Companies that benefited from the pandemic are in the financial news lately for all the wrong reasons. As businesses and consumers return to normal daily activities, some of the brands that became synonymous with stay-at-home orders and remote work have seen their stocks collapse.
But not all businesses that experienced a windfall are going to revert back to pre-pandemic sales and growth. The effects of some consumer choices last a decade or longer. That's why investors should look at weakness in Idexx Laboratories (IDXX 0.36%) and Pool Corporation (POOL 0.93%) as a golden opportunity -- especially if they keep falling.
Scratching an itch
Across America, nearly one in five households has adopted a pet during the pandemic. The rate was so high that many animal shelters ran out of occupants. Now these pet owners face the ongoing costs of feeding and caring for their furry companions. That includes a lot of visits to the vet.
That's good news for shareholders of Idexx Labs. The company makes a range of veterinary tests and offers a software application to bring them all together. Revenue growth jumped last year as more pets translated to many more vet visits and tests.
On top of sales, earnings per share (EPS) was up 28% to $8.60. The company expects growth to moderate this year, shifting back to 10% to 12% for sales and 8% to 11% for EPS.
That growth should persist for at least the next 10 to 15 years -- the typical life expectancy for a dog or cat. Despite having fallen 25% from the high, shares still aren't cheap at 61 times earnings. Idexx has had a great run, up more than 1,000% over the past decade and doubling since the beginning of 2020. But the combination of steady profitable growth is worth a significant premium. It has shares high on my watch list in case the market provides the rare opportunity to buy shares cheaply.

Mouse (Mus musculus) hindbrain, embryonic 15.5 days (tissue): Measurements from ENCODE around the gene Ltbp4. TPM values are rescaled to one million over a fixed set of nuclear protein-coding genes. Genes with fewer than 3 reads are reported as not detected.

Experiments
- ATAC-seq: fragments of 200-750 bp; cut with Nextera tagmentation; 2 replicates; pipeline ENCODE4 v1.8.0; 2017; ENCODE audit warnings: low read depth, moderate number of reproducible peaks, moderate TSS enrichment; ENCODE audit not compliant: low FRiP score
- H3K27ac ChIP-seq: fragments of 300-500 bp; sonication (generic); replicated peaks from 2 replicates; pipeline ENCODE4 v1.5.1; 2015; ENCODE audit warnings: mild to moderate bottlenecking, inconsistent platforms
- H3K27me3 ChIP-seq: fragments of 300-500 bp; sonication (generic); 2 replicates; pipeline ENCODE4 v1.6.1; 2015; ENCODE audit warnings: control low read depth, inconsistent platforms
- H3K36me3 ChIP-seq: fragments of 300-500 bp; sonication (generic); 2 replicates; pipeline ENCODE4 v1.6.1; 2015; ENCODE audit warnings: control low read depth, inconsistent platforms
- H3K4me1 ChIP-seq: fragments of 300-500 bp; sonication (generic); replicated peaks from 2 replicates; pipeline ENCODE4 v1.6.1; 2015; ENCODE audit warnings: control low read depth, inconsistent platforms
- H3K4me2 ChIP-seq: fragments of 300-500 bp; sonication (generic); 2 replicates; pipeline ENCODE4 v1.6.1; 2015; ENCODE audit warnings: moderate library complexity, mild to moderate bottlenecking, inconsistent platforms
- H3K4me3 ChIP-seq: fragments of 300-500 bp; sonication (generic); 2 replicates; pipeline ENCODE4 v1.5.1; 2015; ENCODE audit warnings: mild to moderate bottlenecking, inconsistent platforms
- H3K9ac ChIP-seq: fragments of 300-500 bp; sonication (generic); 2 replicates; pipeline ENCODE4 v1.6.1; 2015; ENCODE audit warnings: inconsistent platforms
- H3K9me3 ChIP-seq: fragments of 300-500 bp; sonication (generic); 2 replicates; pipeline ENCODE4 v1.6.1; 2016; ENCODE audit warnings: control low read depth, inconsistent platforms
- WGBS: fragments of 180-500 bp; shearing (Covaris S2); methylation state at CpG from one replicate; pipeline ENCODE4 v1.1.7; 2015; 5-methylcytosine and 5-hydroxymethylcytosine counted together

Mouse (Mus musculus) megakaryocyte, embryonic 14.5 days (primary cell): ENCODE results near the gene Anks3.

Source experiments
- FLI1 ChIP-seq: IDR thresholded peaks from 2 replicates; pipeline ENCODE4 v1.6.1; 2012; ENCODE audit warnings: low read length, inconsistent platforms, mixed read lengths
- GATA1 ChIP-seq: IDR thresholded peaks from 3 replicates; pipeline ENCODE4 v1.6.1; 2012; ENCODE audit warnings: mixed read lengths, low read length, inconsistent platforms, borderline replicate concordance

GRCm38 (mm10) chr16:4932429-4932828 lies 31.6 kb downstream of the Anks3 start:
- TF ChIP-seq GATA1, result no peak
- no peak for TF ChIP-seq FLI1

Making a splash
At least one company had two factors combining to create immense demand during the pandemic. The first factor was the desire to gather with family and friends while staying safe. That meant getting outdoors. The second was rapidly rising home prices in the U.S.
The combination led many homeowners to conclude that it was a great time to put in a pool. Add in the fact that many people weren't able to take a typical vacation, and the decision was easy for many. According to the Pool & Hot Tub Alliance, sales of residential inground swimming pools rose 24% in 2020.
Pool Corporation was a big beneficiary. The company handles pool construction and renovations, as well as maintenance such as chemicals, supplies, and parts. As you would expect, revenue has jumped during the pandemic.
All those new pools are great. But it's the services that should keep delivering for shareholders in the years ahead. What the spike in sales doesn't show is that historically, less than one-fifth of customer spend is on actually building the pool. Almost three-fifths is considered non-discretionary maintenance and repair. The rest is in a "somewhat" discretionary gray area.
Like Idexx Labs, the stock isn't cheap despite falling 22% from its high late last year. It sports a price-to-earnings (PE) ratio of 31.
It has been a huge winner for long-term shareholders. $10,000 invested in January 2010 would be worth almost $400,000 today. The total shareholder return over the past 25 years is triple that of the S&P 500 index.
Management still considers the industry highly fragmented. That means it can continue making acquisitions to bolster growth on top of the predictable recurring revenue from existing pool owners. Together, those factors should sustain the average of 9% compounded annual growth for sales and 23% for EPS over the past decade. If it does, Pool Corporation should handily beat the market.
Services are valued more than products
Sales of pandemic favorites like Peloton's exercise bikes and Take-Two Interactive's video games have seen dramatic slowdowns as the world returns to normal. But their products don't require an ongoing financial commitment. If customers decide to, they can simply stop using -- and paying -- for the service.
Pets and pools are subject to a different economic equation. For their owners, the costs persist long after the initial purchase. And they don't have much of a choice. That's why both these companies could be great additions to a portfolio if the market continues selling off.